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WW1 CENTENARY TREES ON RIVER OF LIFE SITE

WW1 CENTENARY TREES ON RIVER OF LIFE SITE

A team of Oxfordshire Army Cadets have planted hundreds of WW1 memorial trees on the Earth Trust's new wetland nature reserve.

The trees were provided by the Woodland Trust, who have been marking the centenary of the outbreak of World War 1 by offering millions of saplings for groups to plant living memorials to the lives lost and affected by the war.

The River of Life site is 2.5km of Thames frontage that the Earth Trust is ‘re-wilding’. New backwaters, ponds and channels have already been dug, and over the next few months wildflower meadows, reedbeds and wet woodland areas will be created. The result will be a new nature reserve that will benefit wildlife, improve water quality and provide opportunities for local people to explore wetland habitats. Two and a half hectares of wet woodland is being planted with native species including oak, birch and black poplar over the next month.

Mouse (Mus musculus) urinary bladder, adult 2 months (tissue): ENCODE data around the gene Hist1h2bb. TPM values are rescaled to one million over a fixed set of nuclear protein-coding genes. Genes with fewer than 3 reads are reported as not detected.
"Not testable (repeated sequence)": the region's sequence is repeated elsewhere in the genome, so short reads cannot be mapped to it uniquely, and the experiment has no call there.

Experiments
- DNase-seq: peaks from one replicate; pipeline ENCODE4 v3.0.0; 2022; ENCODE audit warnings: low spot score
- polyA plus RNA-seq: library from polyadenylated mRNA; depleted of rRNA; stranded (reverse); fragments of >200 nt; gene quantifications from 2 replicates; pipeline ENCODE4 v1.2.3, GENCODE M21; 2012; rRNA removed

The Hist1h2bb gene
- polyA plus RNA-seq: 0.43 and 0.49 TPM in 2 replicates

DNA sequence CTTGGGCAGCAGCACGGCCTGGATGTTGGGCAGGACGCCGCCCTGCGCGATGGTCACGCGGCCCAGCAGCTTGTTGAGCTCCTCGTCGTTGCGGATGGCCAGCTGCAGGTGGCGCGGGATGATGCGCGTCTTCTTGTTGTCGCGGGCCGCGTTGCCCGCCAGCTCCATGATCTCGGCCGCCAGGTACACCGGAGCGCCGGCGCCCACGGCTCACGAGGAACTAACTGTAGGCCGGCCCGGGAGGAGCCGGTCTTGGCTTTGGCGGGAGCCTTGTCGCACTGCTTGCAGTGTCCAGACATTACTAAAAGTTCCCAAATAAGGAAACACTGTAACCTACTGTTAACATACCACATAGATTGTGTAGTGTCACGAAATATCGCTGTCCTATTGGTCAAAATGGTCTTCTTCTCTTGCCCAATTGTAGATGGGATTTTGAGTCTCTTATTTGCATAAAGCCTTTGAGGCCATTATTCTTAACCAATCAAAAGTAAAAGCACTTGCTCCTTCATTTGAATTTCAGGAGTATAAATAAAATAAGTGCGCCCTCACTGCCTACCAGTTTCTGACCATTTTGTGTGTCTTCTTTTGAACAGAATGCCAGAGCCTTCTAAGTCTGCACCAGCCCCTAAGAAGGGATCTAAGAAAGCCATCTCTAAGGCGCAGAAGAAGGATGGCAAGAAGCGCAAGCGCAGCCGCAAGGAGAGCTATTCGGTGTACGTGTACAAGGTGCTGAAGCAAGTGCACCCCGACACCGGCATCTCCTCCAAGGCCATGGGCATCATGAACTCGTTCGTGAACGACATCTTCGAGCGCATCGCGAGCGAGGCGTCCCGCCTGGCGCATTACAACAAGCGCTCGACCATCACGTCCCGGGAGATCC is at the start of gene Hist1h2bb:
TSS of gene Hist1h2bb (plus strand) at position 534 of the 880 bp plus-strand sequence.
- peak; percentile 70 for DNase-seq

“We’re very grateful to the Cadets for helping establish this new woodland, they worked really hard and planted hundreds of trees. It’s fantastic to think it will stand as a lasting legacy to the servicemen and women who fought in the First World War. A plaque will be erected at the Earth Trust Centre to commemorate the occasion,” said Chris Parker, Head of Land Management at the Earth Trust.

Ed Vaizey MP, Councillor Lynda Atkins, and the Mayor of Didcot were amongst those visiting the Cadets in action.

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